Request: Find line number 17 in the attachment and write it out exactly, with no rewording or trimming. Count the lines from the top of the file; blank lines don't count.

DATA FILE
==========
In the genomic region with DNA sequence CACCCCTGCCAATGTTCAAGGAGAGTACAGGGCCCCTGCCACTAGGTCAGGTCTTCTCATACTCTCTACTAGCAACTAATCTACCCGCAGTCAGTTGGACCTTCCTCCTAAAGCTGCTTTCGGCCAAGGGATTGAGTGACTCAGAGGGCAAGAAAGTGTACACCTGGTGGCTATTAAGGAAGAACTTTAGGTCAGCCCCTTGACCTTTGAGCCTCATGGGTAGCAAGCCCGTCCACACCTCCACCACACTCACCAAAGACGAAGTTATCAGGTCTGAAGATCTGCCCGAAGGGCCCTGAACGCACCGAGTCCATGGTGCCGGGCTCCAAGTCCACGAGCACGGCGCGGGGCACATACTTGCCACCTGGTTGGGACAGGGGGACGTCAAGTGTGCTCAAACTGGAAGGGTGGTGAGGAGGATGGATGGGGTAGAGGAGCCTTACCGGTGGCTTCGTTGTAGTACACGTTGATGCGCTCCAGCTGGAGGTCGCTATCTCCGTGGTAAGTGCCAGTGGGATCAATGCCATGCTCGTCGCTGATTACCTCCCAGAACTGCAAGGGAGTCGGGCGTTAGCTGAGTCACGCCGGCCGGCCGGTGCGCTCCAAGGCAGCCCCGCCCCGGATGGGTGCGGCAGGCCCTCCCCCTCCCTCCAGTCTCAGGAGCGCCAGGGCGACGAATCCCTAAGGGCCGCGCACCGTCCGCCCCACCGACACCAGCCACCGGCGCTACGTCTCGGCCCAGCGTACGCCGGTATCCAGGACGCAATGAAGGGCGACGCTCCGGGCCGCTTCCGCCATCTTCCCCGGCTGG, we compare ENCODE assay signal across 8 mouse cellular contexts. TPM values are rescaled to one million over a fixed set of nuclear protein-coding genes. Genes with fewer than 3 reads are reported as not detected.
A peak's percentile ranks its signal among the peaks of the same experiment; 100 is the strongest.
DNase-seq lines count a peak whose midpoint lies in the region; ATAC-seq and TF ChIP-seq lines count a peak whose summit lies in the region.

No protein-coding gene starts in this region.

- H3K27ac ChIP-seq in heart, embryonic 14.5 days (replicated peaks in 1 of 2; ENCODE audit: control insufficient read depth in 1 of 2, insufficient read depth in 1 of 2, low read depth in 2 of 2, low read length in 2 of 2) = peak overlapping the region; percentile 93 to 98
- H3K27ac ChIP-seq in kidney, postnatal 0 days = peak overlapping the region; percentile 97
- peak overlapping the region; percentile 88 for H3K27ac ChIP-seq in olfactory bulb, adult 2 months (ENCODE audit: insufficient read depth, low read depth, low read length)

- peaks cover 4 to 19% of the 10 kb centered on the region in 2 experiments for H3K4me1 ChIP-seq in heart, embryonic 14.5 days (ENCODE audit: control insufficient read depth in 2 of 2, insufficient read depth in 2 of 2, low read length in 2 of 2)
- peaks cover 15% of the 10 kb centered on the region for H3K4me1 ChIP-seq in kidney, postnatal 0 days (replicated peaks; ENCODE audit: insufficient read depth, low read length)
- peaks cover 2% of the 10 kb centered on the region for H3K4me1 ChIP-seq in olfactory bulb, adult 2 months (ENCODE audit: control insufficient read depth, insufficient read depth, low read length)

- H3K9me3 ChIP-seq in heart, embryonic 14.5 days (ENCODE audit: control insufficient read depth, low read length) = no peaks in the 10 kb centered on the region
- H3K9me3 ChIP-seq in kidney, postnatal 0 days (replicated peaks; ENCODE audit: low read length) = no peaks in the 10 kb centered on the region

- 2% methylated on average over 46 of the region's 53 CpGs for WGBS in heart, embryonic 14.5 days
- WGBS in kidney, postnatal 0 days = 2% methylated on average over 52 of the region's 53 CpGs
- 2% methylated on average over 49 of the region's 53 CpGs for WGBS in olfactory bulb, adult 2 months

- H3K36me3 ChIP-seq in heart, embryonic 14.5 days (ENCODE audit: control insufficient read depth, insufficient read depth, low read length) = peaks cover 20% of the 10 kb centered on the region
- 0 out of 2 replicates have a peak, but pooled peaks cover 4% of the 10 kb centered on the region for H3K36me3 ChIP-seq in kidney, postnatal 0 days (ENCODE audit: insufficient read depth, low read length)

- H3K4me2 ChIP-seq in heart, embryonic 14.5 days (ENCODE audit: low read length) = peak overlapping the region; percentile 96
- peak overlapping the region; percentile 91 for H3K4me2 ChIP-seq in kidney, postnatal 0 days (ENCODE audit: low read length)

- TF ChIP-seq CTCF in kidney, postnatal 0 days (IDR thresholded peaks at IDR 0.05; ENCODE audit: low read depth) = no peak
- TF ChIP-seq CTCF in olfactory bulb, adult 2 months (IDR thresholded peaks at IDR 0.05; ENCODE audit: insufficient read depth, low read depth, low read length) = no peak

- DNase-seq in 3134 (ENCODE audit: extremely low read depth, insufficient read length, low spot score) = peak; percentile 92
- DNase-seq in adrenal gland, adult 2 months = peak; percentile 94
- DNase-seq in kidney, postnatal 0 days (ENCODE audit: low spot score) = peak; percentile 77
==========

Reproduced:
- 0 out of 2 replicates have a peak, but pooled peaks cover 4% of the 10 kb centered on the region for H3K36me3 ChIP-seq in kidney, postnatal 0 days (ENCODE audit: insufficient read depth, low read length)